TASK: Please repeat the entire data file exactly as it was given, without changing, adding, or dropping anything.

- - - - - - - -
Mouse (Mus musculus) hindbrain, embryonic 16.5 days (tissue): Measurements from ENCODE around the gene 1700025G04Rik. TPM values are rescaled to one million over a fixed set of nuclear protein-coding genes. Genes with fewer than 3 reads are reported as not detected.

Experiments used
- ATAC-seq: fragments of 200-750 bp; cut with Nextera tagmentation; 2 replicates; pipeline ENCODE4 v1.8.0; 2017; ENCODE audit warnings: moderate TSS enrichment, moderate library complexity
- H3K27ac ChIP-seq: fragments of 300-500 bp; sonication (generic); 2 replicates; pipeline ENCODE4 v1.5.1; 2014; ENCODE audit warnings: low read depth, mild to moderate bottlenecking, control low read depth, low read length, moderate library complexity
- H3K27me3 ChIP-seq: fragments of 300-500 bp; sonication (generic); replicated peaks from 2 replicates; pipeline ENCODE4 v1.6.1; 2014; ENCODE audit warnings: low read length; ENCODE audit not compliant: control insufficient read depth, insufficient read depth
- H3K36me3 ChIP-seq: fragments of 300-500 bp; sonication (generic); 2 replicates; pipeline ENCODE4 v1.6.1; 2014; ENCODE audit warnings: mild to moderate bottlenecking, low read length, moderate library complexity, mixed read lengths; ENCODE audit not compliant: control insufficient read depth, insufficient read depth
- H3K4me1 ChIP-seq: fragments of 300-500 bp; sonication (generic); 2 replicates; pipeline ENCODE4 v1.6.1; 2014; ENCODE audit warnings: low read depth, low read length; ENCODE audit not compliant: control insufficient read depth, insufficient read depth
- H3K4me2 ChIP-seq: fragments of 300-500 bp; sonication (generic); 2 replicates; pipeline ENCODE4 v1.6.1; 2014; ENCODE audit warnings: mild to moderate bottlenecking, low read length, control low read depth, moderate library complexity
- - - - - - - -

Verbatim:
Mouse (Mus musculus) hindbrain, embryonic 16.5 days (tissue): Measurements from ENCODE around the gene 1700025G04Rik. TPM values are rescaled to one million over a fixed set of nuclear protein-coding genes. Genes with fewer than 3 reads are reported as not detected.

Experiments used
- ATAC-seq: fragments of 200-750 bp; cut with Nextera tagmentation; 2 replicates; pipeline ENCODE4 v1.8.0; 2017; ENCODE audit warnings: moderate TSS enrichment, moderate library complexity
- H3K27ac ChIP-seq: fragments of 300-500 bp; sonication (generic); 2 replicates; pipeline ENCODE4 v1.5.1; 2014; ENCODE audit warnings: low read depth, mild to moderate bottlenecking, control low read depth, low read length, moderate library complexity
- H3K27me3 ChIP-seq: fragments of 300-500 bp; sonication (generic); replicated peaks from 2 replicates; pipeline ENCODE4 v1.6.1; 2014; ENCODE audit warnings: low read length; ENCODE audit not compliant: control insufficient read depth, insufficient read depth
- H3K36me3 ChIP-seq: fragments of 300-500 bp; sonication (generic); 2 replicates; pipeline ENCODE4 v1.6.1; 2014; ENCODE audit warnings: mild to moderate bottlenecking, low read length, moderate library complexity, mixed read lengths; ENCODE audit not compliant: control insufficient read depth, insufficient read depth
- H3K4me1 ChIP-seq: fragments of 300-500 bp; sonication (generic); 2 replicates; pipeline ENCODE4 v1.6.1; 2014; ENCODE audit warnings: low read depth, low read length; ENCODE audit not compliant: control insufficient read depth, insufficient read depth
- H3K4me2 ChIP-seq: fragments of 300-500 bp; sonication (generic); 2 replicates; pipeline ENCODE4 v1.6.1; 2014; ENCODE audit warnings: mild to moderate bottlenecking, low read length, control low read depth, moderate library complexity